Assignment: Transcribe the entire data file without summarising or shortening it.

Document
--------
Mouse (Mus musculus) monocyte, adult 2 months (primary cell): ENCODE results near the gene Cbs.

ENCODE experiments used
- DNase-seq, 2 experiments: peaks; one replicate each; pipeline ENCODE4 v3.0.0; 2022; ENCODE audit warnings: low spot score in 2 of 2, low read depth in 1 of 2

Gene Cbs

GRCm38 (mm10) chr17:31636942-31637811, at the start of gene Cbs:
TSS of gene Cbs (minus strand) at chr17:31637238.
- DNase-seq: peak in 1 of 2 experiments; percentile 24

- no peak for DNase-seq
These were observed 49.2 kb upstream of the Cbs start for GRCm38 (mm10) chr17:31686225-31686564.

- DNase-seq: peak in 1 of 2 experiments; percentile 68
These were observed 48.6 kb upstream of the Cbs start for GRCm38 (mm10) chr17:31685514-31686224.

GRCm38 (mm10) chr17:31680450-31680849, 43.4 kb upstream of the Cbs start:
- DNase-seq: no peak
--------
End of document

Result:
Mouse (Mus musculus) monocyte, adult 2 months (primary cell): ENCODE results near the gene Cbs.

ENCODE experiments used
- DNase-seq, 2 experiments: peaks; one replicate each; pipeline ENCODE4 v3.0.0; 2022; ENCODE audit warnings: low spot score in 2 of 2, low read depth in 1 of 2

Gene Cbs

GRCm38 (mm10) chr17:31636942-31637811, at the start of gene Cbs:
TSS of gene Cbs (minus strand) at chr17:31637238.
- DNase-seq: peak in 1 of 2 experiments; percentile 24

- no peak for DNase-seq
These were observed 49.2 kb upstream of the Cbs start for GRCm38 (mm10) chr17:31686225-31686564.

- DNase-seq: peak in 1 of 2 experiments; percentile 68
These were observed 48.6 kb upstream of the Cbs start for GRCm38 (mm10) chr17:31685514-31686224.

GRCm38 (mm10) chr17:31680450-31680849, 43.4 kb upstream of the Cbs start:
- DNase-seq: no peak